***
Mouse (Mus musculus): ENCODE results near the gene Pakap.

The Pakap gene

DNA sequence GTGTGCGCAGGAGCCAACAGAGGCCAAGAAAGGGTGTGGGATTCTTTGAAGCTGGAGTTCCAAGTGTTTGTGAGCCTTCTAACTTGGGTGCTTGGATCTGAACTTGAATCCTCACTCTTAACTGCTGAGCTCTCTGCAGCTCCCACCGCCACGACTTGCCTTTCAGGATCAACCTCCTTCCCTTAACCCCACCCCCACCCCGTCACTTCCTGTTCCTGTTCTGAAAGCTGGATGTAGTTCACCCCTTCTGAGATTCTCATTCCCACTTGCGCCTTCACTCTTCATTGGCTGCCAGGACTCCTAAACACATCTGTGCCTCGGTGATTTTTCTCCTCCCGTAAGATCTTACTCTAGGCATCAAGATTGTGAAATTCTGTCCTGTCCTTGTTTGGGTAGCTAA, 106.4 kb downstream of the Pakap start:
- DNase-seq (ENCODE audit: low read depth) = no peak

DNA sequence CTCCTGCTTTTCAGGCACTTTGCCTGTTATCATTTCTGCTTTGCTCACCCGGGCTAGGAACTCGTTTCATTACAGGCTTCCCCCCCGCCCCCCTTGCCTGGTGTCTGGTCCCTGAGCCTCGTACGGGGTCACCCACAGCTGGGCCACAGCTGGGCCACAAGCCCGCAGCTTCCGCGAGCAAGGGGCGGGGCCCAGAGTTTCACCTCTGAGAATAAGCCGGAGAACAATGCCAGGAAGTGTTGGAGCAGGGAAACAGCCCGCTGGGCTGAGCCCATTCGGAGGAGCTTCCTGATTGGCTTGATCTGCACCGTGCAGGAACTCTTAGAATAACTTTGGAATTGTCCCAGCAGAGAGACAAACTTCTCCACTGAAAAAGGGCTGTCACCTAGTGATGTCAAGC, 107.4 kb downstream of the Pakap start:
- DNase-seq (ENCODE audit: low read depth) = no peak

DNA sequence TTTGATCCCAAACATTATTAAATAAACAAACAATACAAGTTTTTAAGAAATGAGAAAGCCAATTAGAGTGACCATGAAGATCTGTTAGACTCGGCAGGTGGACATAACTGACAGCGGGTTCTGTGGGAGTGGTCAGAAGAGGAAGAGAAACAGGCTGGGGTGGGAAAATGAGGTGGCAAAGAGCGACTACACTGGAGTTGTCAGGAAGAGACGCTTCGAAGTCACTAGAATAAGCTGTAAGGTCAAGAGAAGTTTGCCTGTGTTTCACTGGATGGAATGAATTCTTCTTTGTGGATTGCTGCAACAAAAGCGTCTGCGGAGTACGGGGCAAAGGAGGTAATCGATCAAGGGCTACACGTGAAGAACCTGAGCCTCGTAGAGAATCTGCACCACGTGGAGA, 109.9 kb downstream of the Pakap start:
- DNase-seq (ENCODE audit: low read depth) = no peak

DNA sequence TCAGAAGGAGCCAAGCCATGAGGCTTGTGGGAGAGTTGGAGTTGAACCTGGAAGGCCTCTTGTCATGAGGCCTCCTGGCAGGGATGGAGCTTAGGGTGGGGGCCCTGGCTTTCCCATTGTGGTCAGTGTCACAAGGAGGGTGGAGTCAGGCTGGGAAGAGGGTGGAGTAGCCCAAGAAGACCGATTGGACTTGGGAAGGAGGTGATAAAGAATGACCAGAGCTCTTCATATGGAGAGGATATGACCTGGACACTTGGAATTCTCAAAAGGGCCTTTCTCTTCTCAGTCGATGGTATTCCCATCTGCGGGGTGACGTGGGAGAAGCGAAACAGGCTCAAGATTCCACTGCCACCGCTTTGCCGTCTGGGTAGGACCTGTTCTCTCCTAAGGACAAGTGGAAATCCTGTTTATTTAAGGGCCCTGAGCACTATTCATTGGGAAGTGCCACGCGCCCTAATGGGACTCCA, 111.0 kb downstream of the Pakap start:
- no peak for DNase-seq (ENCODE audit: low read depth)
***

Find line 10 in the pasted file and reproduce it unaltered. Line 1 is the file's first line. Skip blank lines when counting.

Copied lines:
- no peak for DNase-seq (ENCODE audit: low read depth)